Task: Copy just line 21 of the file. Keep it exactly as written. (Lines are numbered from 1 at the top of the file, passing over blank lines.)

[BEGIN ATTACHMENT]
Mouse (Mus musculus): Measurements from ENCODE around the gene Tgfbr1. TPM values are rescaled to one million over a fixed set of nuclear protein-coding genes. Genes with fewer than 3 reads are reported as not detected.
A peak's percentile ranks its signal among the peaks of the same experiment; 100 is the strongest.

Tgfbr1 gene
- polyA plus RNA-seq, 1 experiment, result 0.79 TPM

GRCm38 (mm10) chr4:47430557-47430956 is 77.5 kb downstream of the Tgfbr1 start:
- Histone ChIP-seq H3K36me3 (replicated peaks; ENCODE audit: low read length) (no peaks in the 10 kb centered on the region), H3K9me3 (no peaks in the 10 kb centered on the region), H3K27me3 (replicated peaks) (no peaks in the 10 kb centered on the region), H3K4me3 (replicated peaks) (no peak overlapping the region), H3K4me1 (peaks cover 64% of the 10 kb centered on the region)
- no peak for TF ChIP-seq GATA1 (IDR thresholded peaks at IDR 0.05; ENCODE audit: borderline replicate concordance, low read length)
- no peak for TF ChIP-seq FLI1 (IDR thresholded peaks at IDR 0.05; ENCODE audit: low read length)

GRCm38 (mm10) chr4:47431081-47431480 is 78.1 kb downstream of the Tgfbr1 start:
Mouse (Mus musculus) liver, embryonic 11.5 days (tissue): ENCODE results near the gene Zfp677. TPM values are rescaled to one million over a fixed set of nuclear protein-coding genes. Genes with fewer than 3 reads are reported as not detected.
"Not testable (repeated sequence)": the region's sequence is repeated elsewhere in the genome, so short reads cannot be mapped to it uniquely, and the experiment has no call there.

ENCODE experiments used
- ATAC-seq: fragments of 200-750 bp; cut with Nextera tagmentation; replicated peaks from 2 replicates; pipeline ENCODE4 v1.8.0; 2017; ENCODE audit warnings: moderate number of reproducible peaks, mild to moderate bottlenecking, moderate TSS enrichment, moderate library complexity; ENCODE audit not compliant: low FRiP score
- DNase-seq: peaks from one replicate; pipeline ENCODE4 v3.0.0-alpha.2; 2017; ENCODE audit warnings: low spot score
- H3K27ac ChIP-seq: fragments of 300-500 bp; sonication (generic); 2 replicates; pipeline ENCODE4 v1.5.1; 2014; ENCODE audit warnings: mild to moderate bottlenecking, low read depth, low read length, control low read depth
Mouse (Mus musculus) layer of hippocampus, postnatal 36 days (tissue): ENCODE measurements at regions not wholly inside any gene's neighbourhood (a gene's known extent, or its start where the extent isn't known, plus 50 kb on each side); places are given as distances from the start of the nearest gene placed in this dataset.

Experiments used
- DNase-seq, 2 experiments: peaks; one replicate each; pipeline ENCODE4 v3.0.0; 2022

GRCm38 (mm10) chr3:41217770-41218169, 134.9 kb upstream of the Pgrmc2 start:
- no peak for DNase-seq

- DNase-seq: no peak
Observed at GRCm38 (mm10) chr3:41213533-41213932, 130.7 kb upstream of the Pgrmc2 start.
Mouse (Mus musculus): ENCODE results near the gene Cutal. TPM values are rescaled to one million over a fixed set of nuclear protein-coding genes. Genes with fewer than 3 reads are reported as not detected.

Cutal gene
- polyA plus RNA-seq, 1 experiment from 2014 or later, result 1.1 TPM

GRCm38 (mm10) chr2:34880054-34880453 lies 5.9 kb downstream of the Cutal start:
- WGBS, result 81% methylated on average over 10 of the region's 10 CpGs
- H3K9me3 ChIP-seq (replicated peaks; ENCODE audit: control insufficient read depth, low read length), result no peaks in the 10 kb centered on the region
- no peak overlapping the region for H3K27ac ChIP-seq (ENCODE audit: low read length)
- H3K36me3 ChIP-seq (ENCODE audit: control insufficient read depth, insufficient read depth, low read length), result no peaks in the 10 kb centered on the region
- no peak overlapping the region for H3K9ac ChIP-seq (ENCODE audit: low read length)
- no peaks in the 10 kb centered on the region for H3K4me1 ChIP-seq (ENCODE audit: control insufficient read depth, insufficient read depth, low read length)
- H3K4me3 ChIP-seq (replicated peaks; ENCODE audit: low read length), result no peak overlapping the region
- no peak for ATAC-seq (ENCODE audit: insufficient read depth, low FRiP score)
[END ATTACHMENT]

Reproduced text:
- DNase-seq: no peak